The US has promised to protect the interests of hundreds of Indian students at the University of Northern Virginia (UNVA), which was raided yesterday by investigating and law enforcement agencies on charges of visa fraud. In a day-long exercise, dozens of officials from different federal agencies, including Immigration and Customs Enforcement (ICE) and the Federal Bureau of Investigation (FBI), entered the Annandale campus of the university and took away with them a large number of boxes full of documents and computer hard drives from its administrative division.
"Today, officials from ICE's Student and Exchange Visitor Programme (SEVP) served UNVA with a notice of intent to withdraw (NOIW) UNVA's authorisation to admit foreign students," ICE spokeswoman Cori W Bassett in a statement.
Based in Annandale, Virginia, a suburb of Washington, the university is reported to have 2,400 students of which 90 per cent are from India. Of these, an overwhelming majority are said to be from Andhra Pradesh. The university declined to make any comment; it did not communicate with its students and staff either, except for a notice posted at the entrance that said the university was still open, but students had the choice to move to other varsities or look for other options, if they so wanted. Sources said the UNVA was authorised to issue I-20 form to about 50 students, but had issued and enrolled a much larger number.
Based on the experience of the Tri-Valley case, and given that India had strongly objected to the manner in which its students were treated, US authorities have informed their Indian counterparts that they would handle this case and follow-up action in a different manner.
In New Delhi, the Ministry of External Affairs (MEA) said, "We have impressed upon the US authorities the need to ensure that the students are not victimized in any manner, since they all have valid documents. We have been told that the focus of investigations is not on the students but on UNVA itself. The Ministry and our Mission in Washington are closely following the developments and are in the process of obtaining all details in the matter."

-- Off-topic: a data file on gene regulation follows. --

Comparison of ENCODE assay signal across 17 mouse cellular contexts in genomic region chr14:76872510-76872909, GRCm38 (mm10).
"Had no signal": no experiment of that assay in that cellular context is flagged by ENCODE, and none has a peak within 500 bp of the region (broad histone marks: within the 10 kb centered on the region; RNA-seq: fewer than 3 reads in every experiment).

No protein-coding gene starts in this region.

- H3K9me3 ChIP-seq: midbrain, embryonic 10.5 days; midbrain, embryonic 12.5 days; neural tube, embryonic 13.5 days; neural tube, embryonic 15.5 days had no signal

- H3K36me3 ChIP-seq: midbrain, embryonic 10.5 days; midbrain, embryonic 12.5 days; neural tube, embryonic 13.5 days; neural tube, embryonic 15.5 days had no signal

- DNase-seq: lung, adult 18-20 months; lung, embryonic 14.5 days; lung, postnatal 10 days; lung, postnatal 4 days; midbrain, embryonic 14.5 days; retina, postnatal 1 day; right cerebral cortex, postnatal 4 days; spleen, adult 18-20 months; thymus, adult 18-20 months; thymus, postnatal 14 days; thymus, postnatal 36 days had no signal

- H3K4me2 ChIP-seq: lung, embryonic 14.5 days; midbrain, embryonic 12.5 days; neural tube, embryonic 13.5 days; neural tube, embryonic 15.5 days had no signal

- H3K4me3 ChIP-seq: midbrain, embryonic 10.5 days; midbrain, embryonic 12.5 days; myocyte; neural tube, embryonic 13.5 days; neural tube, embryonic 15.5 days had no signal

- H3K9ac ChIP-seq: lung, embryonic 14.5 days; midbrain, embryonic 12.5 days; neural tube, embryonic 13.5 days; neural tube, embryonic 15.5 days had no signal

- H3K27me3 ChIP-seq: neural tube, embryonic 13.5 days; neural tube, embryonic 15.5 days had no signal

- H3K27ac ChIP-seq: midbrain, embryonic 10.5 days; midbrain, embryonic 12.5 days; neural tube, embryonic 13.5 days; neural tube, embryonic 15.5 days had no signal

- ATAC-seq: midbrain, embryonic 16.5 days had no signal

MEA spokesperson Vishnu Prakash, added, "It is further understood that there will not be a mass termination of UNVA students SEVIS records. The US authorities are taking steps to provide necessary information to help the students transfer to other educational institutions in the US or go back to their home countries."
ICE has issued a notice that said, "UNVA students must immediately depart the country if they are unable to continue to attend classes and maintain their active status in a manner required by the regulation or if they are unable or do not wish to seek transfer to another SEVP-certified institution."
US immigration Officials also made it clear that there would be no arrests, detention or electronic monitoring of students. They also said that the university would not be immediately shut down; it had been given a months' notice to explain. The students have three options: continue at the University while it functions, seek transfer to another university or seek voluntary return to India.
There was some cheer for the students - their visa status would not be terminated. It would remain valid for the present duration during which time they would have the opportunity to seek transfers.
But concerns remain in Andhra Pradesh. Telugu Desam Party chief Chandrababu Naidu expressed concern over the predicament faced by students from the state and said, ''It is unfortunate that from Andhra so many students are going abroad all over the world for higher education. But unfortunately the government is not protecting their interest."
(with PTI inputs)